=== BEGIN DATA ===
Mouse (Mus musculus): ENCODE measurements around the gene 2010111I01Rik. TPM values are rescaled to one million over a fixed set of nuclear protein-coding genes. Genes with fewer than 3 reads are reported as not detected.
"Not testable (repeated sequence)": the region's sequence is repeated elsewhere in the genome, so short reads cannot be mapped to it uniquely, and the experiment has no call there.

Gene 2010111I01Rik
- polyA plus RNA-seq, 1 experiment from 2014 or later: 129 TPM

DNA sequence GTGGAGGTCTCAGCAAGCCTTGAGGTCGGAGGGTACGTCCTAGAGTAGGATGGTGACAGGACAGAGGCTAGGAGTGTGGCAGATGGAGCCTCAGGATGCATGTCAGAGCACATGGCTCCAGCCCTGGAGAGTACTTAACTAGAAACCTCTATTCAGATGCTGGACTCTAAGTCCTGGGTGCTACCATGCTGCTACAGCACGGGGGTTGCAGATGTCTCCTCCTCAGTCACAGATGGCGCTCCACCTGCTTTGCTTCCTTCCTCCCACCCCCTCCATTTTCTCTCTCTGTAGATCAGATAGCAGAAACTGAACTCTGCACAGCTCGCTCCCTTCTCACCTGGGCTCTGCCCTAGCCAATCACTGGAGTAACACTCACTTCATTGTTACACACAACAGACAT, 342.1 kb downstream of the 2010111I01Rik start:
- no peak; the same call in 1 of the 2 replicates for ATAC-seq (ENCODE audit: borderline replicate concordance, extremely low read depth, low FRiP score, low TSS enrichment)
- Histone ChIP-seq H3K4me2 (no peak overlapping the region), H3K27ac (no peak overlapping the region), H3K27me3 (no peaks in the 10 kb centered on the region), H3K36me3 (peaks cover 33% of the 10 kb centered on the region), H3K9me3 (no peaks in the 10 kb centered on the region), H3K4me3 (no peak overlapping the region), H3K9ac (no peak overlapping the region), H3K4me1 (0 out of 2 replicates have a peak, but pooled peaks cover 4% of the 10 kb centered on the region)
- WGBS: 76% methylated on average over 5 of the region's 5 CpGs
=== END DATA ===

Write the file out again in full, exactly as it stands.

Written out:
Mouse (Mus musculus): ENCODE measurements around the gene 2010111I01Rik. TPM values are rescaled to one million over a fixed set of nuclear protein-coding genes. Genes with fewer than 3 reads are reported as not detected.
"Not testable (repeated sequence)": the region's sequence is repeated elsewhere in the genome, so short reads cannot be mapped to it uniquely, and the experiment has no call there.

Gene 2010111I01Rik
- polyA plus RNA-seq, 1 experiment from 2014 or later: 129 TPM

DNA sequence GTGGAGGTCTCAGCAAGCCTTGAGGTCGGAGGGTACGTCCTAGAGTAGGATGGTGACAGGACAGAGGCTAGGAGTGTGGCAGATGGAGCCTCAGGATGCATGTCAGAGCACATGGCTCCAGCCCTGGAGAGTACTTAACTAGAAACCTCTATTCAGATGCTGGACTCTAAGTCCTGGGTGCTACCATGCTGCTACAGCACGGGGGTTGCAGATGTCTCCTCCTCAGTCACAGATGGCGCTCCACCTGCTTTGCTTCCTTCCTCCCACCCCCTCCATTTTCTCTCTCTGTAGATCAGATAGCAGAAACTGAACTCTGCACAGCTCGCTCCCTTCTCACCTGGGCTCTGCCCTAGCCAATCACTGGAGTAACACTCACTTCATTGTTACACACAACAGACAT, 342.1 kb downstream of the 2010111I01Rik start:
- no peak; the same call in 1 of the 2 replicates for ATAC-seq (ENCODE audit: borderline replicate concordance, extremely low read depth, low FRiP score, low TSS enrichment)
- Histone ChIP-seq H3K4me2 (no peak overlapping the region), H3K27ac (no peak overlapping the region), H3K27me3 (no peaks in the 10 kb centered on the region), H3K36me3 (peaks cover 33% of the 10 kb centered on the region), H3K9me3 (no peaks in the 10 kb centered on the region), H3K4me3 (no peak overlapping the region), H3K9ac (no peak overlapping the region), H3K4me1 (0 out of 2 replicates have a peak, but pooled peaks cover 4% of the 10 kb centered on the region)
- WGBS: 76% methylated on average over 5 of the region's 5 CpGs